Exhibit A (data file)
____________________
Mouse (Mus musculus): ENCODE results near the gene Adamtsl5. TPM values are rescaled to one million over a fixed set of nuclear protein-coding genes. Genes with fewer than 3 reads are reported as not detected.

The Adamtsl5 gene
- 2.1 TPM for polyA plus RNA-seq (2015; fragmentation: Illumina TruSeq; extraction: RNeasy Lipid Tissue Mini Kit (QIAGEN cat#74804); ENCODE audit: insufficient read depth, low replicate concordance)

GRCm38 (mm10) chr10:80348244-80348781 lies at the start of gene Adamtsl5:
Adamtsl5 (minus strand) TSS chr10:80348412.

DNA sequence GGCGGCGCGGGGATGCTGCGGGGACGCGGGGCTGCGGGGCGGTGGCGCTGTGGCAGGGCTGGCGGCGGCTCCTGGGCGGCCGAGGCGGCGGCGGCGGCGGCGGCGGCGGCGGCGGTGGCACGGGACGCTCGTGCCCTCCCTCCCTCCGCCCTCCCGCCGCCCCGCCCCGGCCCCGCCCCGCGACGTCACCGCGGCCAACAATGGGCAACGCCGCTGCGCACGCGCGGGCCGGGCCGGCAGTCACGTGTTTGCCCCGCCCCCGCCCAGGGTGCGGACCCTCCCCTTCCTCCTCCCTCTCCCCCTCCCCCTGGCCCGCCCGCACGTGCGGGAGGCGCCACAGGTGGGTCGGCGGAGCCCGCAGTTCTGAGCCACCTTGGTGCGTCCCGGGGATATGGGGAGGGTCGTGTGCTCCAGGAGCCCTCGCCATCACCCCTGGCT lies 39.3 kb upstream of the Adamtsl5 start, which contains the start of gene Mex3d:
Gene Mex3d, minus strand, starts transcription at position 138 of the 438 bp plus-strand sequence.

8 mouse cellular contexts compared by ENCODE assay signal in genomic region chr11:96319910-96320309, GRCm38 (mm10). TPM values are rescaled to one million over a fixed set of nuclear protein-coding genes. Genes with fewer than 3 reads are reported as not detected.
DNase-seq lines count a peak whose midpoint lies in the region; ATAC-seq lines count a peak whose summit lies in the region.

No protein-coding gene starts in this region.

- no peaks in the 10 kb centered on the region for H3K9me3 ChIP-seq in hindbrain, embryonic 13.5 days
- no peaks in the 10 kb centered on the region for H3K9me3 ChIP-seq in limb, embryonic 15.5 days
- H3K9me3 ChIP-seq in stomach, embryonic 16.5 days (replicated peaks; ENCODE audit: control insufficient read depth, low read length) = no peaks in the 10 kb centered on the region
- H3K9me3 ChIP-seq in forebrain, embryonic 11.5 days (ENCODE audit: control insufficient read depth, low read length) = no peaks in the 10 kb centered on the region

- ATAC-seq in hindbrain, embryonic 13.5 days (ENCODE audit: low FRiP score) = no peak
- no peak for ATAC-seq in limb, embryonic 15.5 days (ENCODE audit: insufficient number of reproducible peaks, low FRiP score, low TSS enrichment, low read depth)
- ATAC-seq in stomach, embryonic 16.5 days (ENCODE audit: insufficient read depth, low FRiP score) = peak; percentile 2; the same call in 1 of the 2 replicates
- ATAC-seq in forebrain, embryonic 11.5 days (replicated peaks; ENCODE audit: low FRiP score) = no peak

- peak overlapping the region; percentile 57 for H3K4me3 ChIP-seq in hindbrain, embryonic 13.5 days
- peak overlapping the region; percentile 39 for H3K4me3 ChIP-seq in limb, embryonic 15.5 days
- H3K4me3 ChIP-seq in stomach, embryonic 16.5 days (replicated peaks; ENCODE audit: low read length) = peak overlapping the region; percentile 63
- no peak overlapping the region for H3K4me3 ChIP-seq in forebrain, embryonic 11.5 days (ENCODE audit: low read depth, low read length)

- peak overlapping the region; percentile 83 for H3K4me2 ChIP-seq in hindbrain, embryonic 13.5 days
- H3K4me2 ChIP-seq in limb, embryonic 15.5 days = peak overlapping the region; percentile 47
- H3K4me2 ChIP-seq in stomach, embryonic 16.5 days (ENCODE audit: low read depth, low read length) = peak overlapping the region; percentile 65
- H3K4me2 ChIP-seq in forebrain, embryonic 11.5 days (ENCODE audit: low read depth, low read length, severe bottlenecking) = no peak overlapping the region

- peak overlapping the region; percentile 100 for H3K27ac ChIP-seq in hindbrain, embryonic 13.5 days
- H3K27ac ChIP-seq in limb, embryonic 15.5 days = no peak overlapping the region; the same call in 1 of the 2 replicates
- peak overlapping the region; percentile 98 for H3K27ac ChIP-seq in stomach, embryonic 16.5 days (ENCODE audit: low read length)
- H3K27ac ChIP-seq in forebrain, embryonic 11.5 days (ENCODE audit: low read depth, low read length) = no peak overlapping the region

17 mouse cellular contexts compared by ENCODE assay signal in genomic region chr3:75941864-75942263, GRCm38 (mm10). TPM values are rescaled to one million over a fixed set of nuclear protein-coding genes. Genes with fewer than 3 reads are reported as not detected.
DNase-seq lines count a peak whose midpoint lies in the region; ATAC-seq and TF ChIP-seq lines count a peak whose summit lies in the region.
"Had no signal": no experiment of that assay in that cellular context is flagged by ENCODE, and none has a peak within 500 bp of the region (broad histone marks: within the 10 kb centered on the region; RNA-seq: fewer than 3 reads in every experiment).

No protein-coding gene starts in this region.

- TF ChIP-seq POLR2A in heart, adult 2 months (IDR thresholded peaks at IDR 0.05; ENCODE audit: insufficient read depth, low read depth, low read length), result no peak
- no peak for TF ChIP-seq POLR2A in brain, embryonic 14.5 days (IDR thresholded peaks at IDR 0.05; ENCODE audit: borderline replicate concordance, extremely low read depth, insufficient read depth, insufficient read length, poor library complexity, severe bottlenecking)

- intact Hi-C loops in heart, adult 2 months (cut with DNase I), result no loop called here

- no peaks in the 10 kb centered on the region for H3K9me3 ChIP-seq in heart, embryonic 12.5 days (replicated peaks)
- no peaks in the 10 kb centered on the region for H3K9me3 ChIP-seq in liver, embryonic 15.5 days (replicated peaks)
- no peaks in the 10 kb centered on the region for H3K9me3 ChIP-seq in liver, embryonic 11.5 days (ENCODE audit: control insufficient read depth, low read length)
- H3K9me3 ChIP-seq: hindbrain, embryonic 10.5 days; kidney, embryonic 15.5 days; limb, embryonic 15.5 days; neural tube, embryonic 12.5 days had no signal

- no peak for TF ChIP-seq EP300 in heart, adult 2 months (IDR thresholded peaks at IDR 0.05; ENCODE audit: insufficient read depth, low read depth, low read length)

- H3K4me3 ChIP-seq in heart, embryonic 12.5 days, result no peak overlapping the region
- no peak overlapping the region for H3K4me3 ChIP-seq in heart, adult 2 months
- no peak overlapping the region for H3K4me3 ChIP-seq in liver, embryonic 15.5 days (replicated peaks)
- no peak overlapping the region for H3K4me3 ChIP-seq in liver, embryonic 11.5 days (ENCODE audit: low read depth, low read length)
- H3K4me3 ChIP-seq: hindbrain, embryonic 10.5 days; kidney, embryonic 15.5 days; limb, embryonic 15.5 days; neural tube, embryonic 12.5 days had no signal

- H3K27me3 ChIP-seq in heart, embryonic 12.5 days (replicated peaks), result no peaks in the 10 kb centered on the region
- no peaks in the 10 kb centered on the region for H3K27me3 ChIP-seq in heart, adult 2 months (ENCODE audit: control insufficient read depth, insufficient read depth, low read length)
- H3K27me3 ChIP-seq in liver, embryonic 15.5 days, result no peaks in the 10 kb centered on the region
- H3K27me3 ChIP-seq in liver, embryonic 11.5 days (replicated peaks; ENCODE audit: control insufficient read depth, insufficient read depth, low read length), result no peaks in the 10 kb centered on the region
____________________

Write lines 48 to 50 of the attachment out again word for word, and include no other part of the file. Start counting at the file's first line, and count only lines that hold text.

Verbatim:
- H3K27me3 ChIP-seq in heart, embryonic 12.5 days (replicated peaks), result no peaks in the 10 kb centered on the region
- no peaks in the 10 kb centered on the region for H3K27me3 ChIP-seq in heart, adult 2 months (ENCODE audit: control insufficient read depth, insufficient read depth, low read length)
- H3K27me3 ChIP-seq in liver, embryonic 15.5 days, result no peaks in the 10 kb centered on the region